If your students are at all like this, I recommend showing them (preferably in a milder context than an exam) that they still have some things to learn from you.

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Telling them "this is the way to II and III and ..." is doomed to failure, they know their way is right (it got them straight As before, and they are so smart that they made it to college!). Ask them to discuss offline/during office hours, go over their technique and yours. Let them compare. Where relevant, point out what/how yours is more general (i.e., presumably applicable for next courses). Sometimes the difference is just in untenable basic assumptions (i.e., all functions are obviously continuous/differentiable/...).

Most of the time this is due to an ego the size of the Earth's orbit, coupled with a sense of inadequacy they won't acknowledge to themselves (being intimidated by their new environment, where they aren't by far the smartest kid of the block, as they are accustomed from school back home).

Handling those people is difficult.

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they feel the need to share it with the rest of the class interrupting my lecture.

Is the problem (1) that they're interrupting, (2) that their interruptions are excessive or not of interest to the rest of the class, (3) that their comments are incorrect, or (4) they the way they do it is rude? I wouldn't consider #1 a problem at all; there is little excuse in 2014 for making students sit through a noninteractive presentation that they could just as easily have watched on youtube.

Some suggestions:

Avoid reactions that might give the impression to other students that their participation would also be unwelcome.

Don't shut down these students in a way that they will interpret as an attempt to embarrass them in front of their peers, because teenagers are extremely sensitive to this kind of thing, and even if you're right, it can be damaging to the student-teacher relationship. However, if the problem is rudeness or excessiveness, address that. "I think the issue you've raised is an interesting one, and I can tell that you're not yet satisfied with my answer. However, we've spent about 10 minutes on this topic. Class time is limited, and we need to be sensitive to the fact these other folks in the room may not be as interested in this question as we are. Let's continue this discussion after class or in my office hours."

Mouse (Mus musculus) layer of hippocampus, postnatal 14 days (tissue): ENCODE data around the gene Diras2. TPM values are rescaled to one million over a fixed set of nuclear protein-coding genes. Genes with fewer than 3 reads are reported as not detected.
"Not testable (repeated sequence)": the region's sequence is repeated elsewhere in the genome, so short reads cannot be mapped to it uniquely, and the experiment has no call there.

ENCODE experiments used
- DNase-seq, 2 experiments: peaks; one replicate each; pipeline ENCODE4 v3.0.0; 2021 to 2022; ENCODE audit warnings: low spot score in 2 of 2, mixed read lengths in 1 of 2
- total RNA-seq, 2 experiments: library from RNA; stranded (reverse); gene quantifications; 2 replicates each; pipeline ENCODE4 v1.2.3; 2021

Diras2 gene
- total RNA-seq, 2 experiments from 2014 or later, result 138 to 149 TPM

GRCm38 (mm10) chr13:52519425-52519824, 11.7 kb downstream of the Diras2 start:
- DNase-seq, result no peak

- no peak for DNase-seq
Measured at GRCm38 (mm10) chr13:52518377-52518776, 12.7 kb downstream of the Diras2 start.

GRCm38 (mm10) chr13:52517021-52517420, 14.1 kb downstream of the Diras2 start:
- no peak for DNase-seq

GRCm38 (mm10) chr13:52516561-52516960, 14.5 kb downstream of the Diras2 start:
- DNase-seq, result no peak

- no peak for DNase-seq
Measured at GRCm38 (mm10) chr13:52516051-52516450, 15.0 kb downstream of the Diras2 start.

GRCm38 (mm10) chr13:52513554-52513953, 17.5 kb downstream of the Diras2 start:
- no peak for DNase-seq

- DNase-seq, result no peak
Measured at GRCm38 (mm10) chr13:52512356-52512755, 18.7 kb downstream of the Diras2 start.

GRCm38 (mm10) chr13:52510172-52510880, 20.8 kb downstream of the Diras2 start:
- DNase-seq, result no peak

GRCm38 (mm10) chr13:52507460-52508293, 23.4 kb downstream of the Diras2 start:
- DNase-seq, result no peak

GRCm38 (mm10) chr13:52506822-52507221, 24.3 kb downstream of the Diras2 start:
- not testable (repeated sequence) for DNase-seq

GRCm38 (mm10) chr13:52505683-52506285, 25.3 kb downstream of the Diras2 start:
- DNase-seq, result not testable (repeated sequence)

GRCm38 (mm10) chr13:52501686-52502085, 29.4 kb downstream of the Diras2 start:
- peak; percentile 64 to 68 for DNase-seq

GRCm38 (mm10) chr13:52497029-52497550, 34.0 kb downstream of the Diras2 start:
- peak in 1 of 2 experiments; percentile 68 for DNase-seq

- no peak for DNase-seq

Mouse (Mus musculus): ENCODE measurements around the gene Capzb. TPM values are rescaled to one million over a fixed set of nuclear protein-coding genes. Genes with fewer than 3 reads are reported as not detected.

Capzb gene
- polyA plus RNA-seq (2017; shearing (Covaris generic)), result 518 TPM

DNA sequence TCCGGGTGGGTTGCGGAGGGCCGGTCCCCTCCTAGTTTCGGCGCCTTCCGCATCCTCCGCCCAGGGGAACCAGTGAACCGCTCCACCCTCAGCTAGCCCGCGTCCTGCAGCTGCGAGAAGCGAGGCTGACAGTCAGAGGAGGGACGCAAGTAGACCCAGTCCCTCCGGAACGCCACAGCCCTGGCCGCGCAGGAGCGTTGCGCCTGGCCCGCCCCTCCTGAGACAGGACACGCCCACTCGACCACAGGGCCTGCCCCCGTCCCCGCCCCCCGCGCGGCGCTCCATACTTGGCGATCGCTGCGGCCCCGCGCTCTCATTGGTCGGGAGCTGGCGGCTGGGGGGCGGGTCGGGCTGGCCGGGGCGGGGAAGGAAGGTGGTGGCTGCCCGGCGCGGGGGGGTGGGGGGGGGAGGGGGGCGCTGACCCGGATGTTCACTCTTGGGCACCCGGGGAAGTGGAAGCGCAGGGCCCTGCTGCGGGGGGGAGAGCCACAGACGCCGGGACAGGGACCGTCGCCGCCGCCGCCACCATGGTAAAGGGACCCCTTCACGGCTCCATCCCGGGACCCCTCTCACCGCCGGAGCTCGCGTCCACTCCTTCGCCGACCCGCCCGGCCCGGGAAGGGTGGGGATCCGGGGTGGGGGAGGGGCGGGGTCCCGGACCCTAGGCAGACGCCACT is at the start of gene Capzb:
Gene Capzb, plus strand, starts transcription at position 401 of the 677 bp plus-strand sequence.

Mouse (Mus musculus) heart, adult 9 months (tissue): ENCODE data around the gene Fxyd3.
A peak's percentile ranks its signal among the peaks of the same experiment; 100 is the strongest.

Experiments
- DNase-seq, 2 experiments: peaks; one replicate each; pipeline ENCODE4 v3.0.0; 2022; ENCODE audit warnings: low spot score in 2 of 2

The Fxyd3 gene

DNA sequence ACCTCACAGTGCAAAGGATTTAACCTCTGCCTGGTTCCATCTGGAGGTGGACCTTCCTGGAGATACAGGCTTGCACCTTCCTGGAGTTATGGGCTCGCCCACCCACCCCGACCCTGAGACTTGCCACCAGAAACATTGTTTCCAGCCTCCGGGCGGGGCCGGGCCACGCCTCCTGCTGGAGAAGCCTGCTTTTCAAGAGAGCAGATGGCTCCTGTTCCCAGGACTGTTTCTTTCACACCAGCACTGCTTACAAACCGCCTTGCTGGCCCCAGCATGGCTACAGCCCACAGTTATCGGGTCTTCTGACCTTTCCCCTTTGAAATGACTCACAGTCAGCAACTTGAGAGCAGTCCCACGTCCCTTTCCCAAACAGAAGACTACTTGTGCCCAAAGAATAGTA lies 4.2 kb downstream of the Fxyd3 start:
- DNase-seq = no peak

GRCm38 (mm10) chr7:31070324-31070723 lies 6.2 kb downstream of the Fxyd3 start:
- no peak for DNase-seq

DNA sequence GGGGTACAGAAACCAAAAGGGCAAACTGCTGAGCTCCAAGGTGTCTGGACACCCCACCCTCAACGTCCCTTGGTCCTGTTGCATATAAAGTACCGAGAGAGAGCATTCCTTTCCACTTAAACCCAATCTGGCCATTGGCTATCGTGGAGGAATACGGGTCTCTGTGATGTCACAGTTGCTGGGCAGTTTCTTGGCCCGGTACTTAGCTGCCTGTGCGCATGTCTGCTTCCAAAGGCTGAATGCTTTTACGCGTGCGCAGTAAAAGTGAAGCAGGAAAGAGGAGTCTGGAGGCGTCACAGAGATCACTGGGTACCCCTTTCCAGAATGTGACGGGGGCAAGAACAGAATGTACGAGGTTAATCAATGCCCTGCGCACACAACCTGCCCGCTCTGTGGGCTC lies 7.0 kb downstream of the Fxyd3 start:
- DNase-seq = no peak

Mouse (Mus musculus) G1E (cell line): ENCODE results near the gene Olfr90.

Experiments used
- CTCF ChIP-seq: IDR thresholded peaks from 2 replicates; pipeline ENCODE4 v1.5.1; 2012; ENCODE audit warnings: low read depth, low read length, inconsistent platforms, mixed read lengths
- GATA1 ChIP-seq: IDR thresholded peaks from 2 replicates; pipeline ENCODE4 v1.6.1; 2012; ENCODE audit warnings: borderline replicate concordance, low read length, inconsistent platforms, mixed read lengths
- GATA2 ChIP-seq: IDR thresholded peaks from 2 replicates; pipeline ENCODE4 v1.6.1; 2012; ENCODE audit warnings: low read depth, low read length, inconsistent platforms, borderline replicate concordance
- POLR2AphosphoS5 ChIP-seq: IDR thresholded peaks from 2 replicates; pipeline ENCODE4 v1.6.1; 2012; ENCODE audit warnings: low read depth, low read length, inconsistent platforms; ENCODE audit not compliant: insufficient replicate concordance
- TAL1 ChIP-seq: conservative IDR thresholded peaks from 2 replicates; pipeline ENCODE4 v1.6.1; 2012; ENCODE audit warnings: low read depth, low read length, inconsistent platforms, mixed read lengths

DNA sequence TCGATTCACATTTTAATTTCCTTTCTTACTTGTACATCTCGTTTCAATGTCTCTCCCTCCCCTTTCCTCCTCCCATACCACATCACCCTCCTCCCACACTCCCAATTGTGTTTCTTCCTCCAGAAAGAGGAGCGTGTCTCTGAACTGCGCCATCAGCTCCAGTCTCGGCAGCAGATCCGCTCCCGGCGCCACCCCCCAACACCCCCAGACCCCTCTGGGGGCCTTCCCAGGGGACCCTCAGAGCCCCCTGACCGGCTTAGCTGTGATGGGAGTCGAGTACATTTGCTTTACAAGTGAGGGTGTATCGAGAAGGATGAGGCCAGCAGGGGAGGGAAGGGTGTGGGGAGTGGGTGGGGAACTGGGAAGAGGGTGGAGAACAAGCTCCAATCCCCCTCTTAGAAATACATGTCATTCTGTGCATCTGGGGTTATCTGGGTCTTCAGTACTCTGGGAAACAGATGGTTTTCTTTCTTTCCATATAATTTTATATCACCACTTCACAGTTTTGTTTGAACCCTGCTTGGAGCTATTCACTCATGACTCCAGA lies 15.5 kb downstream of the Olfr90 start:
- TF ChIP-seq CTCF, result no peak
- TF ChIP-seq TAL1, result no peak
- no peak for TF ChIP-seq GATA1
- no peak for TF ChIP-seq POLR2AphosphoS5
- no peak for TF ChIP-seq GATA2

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One way of handling this situation that I haven't seen above is an examination of their knowledge of the subject. The first day of class, review your syllabus and typical basic class procedures, and give an optional examination that could be a mock final for the class, if they get (whatever grade) they get an A in the class. Students are free to leave at this point if they don't wish to take the exam. This does a couple of things, the people that leave this examination are people who you will not have this problem with. (because if they really thought they knew it, they would have stayed). It also lets you pick out which students (if any) in the class might actually know the material, and saves them waisted time in a class they understand. The kids who take this exam and don't pass, will get their examination back the second class and take a private blow to their ego that doesn't offend them, or make them think they made a stupid mistake.